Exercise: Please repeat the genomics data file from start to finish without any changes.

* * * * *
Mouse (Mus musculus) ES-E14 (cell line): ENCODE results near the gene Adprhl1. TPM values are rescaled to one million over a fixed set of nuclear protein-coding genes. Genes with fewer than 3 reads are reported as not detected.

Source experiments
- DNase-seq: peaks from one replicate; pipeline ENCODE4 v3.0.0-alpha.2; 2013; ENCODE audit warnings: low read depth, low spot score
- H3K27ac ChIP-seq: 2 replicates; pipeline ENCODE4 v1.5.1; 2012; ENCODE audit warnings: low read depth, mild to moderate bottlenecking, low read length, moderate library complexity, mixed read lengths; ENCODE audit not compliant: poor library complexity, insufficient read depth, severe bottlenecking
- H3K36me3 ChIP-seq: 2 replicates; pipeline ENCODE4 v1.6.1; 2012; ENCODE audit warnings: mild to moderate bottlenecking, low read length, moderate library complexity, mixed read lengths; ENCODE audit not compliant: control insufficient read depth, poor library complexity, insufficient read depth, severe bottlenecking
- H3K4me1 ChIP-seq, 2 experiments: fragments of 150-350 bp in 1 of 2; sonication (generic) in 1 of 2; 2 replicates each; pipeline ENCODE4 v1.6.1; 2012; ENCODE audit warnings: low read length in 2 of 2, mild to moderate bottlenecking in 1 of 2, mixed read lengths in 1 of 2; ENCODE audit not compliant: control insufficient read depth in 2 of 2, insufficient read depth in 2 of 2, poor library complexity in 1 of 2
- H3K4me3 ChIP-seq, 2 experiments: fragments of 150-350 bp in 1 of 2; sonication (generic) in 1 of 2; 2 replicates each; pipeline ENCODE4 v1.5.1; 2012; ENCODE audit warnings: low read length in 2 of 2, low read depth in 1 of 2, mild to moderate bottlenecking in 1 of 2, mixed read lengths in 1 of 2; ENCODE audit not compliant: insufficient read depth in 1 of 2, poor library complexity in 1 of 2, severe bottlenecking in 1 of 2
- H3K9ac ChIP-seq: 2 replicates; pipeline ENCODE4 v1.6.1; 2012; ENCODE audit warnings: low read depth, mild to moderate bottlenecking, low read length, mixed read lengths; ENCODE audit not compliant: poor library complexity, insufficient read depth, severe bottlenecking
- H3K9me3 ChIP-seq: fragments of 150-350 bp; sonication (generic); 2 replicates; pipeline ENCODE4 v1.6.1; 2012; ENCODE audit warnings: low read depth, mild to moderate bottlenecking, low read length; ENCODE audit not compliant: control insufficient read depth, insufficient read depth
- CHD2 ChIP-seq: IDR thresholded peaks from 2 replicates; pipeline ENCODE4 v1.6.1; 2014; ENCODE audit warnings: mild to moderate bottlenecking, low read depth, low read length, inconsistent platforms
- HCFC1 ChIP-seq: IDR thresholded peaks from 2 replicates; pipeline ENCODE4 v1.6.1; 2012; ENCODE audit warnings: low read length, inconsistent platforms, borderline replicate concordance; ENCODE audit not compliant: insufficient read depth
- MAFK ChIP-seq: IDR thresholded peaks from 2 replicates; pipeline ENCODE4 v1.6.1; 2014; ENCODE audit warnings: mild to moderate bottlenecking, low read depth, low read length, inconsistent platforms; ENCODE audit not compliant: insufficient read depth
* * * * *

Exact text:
Mouse (Mus musculus) ES-E14 (cell line): ENCODE results near the gene Adprhl1. TPM values are rescaled to one million over a fixed set of nuclear protein-coding genes. Genes with fewer than 3 reads are reported as not detected.

Source experiments
- DNase-seq: peaks from one replicate; pipeline ENCODE4 v3.0.0-alpha.2; 2013; ENCODE audit warnings: low read depth, low spot score
- H3K27ac ChIP-seq: 2 replicates; pipeline ENCODE4 v1.5.1; 2012; ENCODE audit warnings: low read depth, mild to moderate bottlenecking, low read length, moderate library complexity, mixed read lengths; ENCODE audit not compliant: poor library complexity, insufficient read depth, severe bottlenecking
- H3K36me3 ChIP-seq: 2 replicates; pipeline ENCODE4 v1.6.1; 2012; ENCODE audit warnings: mild to moderate bottlenecking, low read length, moderate library complexity, mixed read lengths; ENCODE audit not compliant: control insufficient read depth, poor library complexity, insufficient read depth, severe bottlenecking
- H3K4me1 ChIP-seq, 2 experiments: fragments of 150-350 bp in 1 of 2; sonication (generic) in 1 of 2; 2 replicates each; pipeline ENCODE4 v1.6.1; 2012; ENCODE audit warnings: low read length in 2 of 2, mild to moderate bottlenecking in 1 of 2, mixed read lengths in 1 of 2; ENCODE audit not compliant: control insufficient read depth in 2 of 2, insufficient read depth in 2 of 2, poor library complexity in 1 of 2
- H3K4me3 ChIP-seq, 2 experiments: fragments of 150-350 bp in 1 of 2; sonication (generic) in 1 of 2; 2 replicates each; pipeline ENCODE4 v1.5.1; 2012; ENCODE audit warnings: low read length in 2 of 2, low read depth in 1 of 2, mild to moderate bottlenecking in 1 of 2, mixed read lengths in 1 of 2; ENCODE audit not compliant: insufficient read depth in 1 of 2, poor library complexity in 1 of 2, severe bottlenecking in 1 of 2
- H3K9ac ChIP-seq: 2 replicates; pipeline ENCODE4 v1.6.1; 2012; ENCODE audit warnings: low read depth, mild to moderate bottlenecking, low read length, mixed read lengths; ENCODE audit not compliant: poor library complexity, insufficient read depth, severe bottlenecking
- H3K9me3 ChIP-seq: fragments of 150-350 bp; sonication (generic); 2 replicates; pipeline ENCODE4 v1.6.1; 2012; ENCODE audit warnings: low read depth, mild to moderate bottlenecking, low read length; ENCODE audit not compliant: control insufficient read depth, insufficient read depth
- CHD2 ChIP-seq: IDR thresholded peaks from 2 replicates; pipeline ENCODE4 v1.6.1; 2014; ENCODE audit warnings: mild to moderate bottlenecking, low read depth, low read length, inconsistent platforms
- HCFC1 ChIP-seq: IDR thresholded peaks from 2 replicates; pipeline ENCODE4 v1.6.1; 2012; ENCODE audit warnings: low read length, inconsistent platforms, borderline replicate concordance; ENCODE audit not compliant: insufficient read depth
- MAFK ChIP-seq: IDR thresholded peaks from 2 replicates; pipeline ENCODE4 v1.6.1; 2014; ENCODE audit warnings: mild to moderate bottlenecking, low read depth, low read length, inconsistent platforms; ENCODE audit not compliant: insufficient read depth